It doesn’t hurt to ask.
The decentralized finance platform (DeFi) Ploy Network pleaded with hackers Tuesday morning to return approximately $600 million worth of cryptocurrency it said was stolen earlier that same day. If confirmed, the theft, which Poly Network said included wrapped bitcoin (WBTC) and wrapped ether (WETH), among other cryptocurrencies, would be one of the largest — if not the largest — in crypto’s tumultuous history.
“Dear Hacker,” wrote Poly Network in an open letter published shortly after the hack was made public. “We want to establish communication with you and urge you to return the hacked assets.”
The Poly Network protocol is designed to allow different blockchains to talk to each other, and is a part of the burgeoning DeFi space. That is particularly relevant here, as the hack took place across three difference chains: Binance Chain, Ethereum, and Polygon.
This hack, which Poly Network said was caused by a “vulnerability between contract calls,” will inevitably call into question the security of the larger DeFi space.
For the unfamiliar, decentralized finance promises a future where people can make financial transactions completely free of traditional intermediaries like banks — or even less traditional ones, like cryptocurrency exchanges. Essentially, using smart contracts, DeFi promises to (as the name suggests) decentralize finance.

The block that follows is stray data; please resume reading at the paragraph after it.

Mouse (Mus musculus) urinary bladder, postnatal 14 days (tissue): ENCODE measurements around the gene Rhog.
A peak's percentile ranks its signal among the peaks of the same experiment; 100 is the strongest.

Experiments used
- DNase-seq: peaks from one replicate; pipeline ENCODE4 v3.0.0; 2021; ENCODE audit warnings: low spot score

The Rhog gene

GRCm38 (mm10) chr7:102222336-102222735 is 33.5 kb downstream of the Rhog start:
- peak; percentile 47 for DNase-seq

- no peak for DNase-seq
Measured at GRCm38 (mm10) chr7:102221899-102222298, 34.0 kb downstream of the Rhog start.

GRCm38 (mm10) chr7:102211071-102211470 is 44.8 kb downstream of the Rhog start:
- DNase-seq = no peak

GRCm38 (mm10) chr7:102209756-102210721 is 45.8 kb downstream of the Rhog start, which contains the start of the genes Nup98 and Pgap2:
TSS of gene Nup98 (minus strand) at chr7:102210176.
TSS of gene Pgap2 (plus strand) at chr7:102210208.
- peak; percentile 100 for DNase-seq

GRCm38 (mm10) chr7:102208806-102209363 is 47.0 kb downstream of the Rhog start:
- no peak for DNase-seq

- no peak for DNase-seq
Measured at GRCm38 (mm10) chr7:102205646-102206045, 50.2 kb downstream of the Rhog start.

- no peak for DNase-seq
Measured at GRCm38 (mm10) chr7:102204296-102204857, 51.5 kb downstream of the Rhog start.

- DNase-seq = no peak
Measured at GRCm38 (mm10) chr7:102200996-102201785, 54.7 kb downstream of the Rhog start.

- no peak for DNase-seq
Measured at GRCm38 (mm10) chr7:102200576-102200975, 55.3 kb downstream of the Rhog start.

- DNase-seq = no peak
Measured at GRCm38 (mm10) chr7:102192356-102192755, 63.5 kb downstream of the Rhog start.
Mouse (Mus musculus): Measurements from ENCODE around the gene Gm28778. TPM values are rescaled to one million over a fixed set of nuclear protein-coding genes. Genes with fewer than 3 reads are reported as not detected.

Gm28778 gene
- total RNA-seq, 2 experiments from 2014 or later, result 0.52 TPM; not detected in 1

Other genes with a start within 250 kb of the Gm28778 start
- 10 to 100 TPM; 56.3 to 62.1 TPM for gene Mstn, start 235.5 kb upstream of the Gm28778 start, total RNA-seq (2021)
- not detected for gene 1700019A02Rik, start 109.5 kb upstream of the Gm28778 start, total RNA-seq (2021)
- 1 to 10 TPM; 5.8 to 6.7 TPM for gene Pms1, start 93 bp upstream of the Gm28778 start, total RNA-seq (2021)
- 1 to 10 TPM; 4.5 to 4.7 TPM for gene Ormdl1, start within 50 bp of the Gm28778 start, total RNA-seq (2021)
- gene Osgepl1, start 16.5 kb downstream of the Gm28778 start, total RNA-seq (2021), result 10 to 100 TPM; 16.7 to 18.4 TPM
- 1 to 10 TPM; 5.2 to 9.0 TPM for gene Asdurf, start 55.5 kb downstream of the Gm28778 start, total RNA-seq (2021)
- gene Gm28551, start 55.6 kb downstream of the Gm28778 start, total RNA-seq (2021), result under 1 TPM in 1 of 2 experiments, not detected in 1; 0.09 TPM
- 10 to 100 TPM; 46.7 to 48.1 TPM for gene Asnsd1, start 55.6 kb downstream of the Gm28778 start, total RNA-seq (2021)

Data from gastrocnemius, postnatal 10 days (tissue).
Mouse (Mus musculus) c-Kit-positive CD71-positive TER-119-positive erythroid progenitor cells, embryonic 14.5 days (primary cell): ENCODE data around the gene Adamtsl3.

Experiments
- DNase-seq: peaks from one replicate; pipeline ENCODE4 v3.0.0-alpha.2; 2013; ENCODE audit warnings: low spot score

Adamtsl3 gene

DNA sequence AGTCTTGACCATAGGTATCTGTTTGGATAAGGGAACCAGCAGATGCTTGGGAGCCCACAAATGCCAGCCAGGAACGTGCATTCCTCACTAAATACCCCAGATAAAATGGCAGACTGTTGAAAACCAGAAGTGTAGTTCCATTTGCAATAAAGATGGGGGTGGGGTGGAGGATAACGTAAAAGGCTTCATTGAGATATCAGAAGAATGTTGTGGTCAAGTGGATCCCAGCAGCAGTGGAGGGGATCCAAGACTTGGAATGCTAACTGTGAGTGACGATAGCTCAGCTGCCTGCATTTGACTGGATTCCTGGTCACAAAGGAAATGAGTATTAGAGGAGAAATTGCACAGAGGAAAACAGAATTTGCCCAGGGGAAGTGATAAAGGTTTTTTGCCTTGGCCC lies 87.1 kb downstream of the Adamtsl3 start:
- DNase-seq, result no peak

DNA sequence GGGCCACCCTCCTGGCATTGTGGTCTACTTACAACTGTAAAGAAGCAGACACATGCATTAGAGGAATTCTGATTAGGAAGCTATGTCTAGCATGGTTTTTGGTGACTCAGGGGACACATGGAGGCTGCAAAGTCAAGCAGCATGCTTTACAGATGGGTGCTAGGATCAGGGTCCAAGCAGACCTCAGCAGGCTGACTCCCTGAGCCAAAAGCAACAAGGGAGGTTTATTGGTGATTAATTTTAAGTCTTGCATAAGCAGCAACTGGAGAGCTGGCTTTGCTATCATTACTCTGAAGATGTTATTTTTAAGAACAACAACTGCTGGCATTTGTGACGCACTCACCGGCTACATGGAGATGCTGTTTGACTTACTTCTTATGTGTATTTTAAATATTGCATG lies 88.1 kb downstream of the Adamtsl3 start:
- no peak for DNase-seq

And people are responding. According to DeFi Pulse, a DeFi analytics site, as of the time of this writing, there is around $80 billion tied up in DeFi.
Notably, big players in the cryptocurrency world jumped into action following news of the theft, locking down some of the stolen funds in the process. The CTO of Tether (USDT), a controversial stablecoin, said he froze approximately $33 million worth of USDT following the hack.
Meanwhile, the CEO of the Binance cryptocurrency exchange pledged to “proactively help.”
Poly Network will likely need all the help it can get.
“The amount of money you hacked is the biggest one in defi history,” wrote the company in its open letter. “Law enforcement in any country will regard this as a major economic crime and you will be pursued.”
The company implored the hackers to be in touch, and provided an email address for them to reach out.
We asked the company if it had received a response from the hackers, and if it had any idea who might have stolen the funds. We received no immediate response.
Regardless of whether or not any of these funds are ever returned, the hack strikes a serious blow to DeFi’s reputation.